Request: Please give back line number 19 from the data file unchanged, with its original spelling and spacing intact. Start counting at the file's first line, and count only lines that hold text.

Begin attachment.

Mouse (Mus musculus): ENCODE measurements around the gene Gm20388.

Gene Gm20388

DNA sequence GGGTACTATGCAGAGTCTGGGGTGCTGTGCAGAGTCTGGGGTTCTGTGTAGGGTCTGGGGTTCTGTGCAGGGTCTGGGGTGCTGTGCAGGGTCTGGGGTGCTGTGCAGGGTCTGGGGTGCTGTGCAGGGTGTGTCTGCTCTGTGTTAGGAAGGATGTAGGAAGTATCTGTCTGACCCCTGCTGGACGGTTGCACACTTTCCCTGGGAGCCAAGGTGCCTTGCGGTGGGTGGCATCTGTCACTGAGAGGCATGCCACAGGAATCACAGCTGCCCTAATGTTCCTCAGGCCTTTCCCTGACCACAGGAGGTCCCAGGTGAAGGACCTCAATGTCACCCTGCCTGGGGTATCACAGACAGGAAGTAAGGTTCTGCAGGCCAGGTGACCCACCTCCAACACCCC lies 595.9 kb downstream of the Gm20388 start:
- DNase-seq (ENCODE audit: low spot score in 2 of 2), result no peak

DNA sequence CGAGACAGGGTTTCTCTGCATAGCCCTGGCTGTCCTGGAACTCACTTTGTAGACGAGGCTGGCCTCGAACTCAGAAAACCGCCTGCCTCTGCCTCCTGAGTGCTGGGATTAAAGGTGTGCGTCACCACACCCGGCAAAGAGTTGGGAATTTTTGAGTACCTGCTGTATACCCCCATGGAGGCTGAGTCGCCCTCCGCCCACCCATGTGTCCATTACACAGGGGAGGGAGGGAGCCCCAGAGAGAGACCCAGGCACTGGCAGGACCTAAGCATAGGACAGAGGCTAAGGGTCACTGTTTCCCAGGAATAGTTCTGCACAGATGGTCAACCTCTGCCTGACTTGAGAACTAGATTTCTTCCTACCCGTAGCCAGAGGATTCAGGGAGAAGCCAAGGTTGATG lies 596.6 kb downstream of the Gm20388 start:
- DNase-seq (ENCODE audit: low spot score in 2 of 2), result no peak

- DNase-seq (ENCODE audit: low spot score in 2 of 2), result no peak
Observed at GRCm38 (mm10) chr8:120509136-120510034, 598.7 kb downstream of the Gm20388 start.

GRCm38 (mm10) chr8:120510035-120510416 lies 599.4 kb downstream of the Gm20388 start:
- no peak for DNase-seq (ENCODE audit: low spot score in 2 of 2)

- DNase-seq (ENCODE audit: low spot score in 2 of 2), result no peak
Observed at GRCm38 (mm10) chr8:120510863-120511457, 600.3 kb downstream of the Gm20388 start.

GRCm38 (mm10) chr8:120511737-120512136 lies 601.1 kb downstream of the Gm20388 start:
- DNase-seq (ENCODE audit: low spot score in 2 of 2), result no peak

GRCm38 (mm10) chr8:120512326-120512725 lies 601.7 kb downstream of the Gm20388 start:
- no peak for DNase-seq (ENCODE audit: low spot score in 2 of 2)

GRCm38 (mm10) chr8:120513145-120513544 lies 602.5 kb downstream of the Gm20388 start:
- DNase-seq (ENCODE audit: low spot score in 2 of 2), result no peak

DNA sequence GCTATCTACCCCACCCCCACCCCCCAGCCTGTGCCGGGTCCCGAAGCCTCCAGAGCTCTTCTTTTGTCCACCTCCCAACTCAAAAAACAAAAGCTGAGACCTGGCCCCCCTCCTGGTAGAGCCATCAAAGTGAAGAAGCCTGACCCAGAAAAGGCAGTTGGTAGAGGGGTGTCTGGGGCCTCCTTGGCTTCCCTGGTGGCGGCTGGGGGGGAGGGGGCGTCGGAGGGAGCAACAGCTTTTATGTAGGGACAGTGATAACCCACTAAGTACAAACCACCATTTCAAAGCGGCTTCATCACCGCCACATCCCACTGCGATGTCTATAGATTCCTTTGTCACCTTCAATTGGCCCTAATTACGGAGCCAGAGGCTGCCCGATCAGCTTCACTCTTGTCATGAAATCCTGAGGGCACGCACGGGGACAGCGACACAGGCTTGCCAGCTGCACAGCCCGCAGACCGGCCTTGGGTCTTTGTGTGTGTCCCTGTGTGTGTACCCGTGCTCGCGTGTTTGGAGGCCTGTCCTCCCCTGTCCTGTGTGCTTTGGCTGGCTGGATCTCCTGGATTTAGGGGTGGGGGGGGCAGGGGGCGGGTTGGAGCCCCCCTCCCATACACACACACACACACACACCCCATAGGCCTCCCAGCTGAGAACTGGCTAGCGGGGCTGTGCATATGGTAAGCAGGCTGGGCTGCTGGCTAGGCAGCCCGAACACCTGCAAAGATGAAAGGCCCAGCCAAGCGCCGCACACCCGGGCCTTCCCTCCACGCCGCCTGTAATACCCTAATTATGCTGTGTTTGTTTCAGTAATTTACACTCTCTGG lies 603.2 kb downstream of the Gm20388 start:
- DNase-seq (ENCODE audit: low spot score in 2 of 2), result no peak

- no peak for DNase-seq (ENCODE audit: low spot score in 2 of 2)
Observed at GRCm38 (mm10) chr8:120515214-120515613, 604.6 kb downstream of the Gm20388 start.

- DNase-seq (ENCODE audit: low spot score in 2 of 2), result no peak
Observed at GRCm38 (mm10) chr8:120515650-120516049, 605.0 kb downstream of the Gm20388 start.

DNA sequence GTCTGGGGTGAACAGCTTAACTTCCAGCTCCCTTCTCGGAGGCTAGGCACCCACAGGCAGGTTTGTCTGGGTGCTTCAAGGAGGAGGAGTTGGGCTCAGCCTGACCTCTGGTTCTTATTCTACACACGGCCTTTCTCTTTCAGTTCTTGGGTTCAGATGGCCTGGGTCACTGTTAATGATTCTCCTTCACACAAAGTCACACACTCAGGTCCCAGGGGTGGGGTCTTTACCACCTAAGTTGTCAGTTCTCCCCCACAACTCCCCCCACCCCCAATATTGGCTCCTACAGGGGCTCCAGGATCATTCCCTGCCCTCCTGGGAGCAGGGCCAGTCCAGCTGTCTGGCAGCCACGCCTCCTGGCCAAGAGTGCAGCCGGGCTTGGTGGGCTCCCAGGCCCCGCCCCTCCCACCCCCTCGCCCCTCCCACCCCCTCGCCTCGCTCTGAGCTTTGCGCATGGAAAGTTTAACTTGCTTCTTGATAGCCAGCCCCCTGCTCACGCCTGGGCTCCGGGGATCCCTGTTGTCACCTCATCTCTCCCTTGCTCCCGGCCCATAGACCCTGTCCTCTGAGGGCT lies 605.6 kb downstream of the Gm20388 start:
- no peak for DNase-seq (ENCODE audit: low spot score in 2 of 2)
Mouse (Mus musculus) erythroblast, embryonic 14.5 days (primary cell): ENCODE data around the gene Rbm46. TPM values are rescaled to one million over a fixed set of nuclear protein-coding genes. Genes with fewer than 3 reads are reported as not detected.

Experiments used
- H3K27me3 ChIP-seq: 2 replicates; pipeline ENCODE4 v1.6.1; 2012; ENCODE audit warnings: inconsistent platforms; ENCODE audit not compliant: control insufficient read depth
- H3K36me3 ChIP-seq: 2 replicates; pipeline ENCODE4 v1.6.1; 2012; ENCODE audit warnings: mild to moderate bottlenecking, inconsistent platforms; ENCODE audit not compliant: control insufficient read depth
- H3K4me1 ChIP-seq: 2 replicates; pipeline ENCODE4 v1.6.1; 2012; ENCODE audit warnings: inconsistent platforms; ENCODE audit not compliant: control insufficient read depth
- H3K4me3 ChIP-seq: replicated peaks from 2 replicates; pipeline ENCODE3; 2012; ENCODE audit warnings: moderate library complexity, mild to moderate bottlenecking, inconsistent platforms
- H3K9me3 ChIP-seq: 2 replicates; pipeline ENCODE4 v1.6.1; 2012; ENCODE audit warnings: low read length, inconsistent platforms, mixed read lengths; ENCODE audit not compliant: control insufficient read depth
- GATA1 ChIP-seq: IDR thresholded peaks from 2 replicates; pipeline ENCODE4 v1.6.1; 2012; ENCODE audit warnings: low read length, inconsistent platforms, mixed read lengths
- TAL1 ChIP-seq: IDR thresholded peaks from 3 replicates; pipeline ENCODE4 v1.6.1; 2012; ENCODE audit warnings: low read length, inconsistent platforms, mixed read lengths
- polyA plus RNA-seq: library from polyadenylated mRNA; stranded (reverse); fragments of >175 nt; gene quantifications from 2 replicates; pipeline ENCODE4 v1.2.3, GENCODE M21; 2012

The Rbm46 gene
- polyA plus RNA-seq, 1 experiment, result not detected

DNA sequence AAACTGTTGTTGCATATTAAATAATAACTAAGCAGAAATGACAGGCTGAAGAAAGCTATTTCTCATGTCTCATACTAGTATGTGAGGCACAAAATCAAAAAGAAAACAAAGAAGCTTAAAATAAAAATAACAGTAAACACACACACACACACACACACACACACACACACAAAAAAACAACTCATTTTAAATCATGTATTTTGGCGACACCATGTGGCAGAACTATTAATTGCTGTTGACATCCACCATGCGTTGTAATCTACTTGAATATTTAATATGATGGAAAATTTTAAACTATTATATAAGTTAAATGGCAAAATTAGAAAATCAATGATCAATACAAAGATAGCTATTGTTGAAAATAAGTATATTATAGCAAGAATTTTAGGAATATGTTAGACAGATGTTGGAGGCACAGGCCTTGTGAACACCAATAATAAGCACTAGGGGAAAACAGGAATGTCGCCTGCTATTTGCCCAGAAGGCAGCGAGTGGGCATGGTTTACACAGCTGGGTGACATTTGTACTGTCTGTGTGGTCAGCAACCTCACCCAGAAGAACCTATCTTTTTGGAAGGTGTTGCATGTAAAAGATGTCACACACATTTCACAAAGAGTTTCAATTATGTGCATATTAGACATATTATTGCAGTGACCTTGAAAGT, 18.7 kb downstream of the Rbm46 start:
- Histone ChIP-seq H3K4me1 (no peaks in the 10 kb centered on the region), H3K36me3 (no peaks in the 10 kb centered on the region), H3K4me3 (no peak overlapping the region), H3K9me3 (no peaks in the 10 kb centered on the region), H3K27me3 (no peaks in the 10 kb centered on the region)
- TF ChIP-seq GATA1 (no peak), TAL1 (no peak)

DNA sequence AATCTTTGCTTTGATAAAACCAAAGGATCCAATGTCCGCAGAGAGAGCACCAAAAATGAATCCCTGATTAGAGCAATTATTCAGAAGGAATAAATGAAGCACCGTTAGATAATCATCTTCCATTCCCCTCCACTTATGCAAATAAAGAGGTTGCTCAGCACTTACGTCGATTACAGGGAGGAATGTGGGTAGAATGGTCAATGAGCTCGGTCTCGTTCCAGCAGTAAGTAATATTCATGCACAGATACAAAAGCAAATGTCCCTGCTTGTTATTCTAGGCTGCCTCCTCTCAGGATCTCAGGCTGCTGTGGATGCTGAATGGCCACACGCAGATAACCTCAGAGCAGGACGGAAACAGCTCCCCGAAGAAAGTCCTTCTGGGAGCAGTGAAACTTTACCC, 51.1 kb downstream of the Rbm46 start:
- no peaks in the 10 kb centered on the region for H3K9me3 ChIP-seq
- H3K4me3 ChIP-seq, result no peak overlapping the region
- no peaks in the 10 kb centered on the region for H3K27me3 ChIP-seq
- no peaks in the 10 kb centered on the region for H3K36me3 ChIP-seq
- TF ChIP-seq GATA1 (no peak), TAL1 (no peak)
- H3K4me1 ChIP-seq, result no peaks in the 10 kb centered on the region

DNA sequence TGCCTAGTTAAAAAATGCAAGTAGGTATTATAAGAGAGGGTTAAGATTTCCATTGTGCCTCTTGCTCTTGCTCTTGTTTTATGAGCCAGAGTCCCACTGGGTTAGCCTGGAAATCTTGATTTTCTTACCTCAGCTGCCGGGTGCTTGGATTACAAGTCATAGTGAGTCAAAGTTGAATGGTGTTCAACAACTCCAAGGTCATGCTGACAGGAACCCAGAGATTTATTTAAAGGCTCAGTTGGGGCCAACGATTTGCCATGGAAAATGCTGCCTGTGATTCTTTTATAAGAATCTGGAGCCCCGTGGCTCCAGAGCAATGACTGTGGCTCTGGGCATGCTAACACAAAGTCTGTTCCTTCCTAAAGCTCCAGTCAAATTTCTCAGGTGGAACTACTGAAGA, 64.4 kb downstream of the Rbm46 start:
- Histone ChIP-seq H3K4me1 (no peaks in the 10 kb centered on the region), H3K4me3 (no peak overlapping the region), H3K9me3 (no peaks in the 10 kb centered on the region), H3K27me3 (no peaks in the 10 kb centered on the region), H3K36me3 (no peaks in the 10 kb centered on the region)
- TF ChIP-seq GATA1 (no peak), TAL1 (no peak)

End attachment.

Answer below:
DNA sequence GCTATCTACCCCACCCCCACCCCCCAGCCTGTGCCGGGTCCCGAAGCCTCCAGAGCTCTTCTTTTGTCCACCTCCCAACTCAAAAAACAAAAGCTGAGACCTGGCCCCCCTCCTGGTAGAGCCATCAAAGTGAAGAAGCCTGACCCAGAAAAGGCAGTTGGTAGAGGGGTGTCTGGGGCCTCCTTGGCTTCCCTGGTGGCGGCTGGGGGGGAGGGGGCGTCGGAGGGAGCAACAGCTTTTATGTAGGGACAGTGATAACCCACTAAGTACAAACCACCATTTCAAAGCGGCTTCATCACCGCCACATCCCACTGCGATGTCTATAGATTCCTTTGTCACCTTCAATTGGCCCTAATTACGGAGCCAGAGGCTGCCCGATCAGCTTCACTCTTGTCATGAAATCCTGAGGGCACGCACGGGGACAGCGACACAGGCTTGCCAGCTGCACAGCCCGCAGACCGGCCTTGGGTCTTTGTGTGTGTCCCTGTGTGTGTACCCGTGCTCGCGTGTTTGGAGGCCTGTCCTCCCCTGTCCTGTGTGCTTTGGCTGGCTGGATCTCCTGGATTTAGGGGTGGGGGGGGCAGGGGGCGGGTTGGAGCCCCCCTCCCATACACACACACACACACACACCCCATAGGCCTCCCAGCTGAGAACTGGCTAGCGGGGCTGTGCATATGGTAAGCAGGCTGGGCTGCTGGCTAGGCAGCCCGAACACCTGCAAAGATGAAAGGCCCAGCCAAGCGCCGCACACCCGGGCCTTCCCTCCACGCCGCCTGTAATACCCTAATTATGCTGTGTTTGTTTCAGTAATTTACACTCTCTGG lies 603.2 kb downstream of the Gm20388 start: